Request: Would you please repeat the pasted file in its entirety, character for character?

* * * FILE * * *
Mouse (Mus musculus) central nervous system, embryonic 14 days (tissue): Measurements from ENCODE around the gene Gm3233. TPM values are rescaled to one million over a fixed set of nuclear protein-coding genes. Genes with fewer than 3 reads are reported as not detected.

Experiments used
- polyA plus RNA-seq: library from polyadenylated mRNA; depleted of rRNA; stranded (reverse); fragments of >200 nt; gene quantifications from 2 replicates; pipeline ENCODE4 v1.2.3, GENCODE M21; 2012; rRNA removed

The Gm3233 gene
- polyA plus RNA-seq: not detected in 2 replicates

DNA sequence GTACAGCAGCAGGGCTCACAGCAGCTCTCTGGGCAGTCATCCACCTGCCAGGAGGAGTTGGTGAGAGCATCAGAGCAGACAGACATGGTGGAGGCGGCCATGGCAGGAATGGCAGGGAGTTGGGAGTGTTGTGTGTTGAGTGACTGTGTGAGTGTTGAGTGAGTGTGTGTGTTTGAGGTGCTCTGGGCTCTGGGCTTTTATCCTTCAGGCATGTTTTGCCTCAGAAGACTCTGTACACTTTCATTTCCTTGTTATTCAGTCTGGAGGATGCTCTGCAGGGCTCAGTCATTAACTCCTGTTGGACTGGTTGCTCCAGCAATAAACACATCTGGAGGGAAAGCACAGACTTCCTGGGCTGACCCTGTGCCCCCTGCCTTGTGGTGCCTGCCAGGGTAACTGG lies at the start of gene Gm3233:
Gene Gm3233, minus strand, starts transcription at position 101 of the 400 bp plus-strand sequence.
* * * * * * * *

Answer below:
Mouse (Mus musculus) central nervous system, embryonic 14 days (tissue): Measurements from ENCODE around the gene Gm3233. TPM values are rescaled to one million over a fixed set of nuclear protein-coding genes. Genes with fewer than 3 reads are reported as not detected.

Experiments used
- polyA plus RNA-seq: library from polyadenylated mRNA; depleted of rRNA; stranded (reverse); fragments of >200 nt; gene quantifications from 2 replicates; pipeline ENCODE4 v1.2.3, GENCODE M21; 2012; rRNA removed

The Gm3233 gene
- polyA plus RNA-seq: not detected in 2 replicates

DNA sequence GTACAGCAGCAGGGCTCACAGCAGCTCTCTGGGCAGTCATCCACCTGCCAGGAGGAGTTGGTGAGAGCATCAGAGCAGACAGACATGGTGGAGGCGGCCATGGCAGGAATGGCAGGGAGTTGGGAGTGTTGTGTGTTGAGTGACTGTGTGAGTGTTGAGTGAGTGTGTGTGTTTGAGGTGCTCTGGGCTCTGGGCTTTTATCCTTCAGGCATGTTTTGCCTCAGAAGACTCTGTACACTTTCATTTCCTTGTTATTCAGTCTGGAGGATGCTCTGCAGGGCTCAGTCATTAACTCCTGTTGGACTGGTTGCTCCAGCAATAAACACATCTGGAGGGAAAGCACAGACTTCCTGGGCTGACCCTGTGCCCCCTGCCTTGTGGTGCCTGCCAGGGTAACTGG lies at the start of gene Gm3233:
Gene Gm3233, minus strand, starts transcription at position 101 of the 400 bp plus-strand sequence.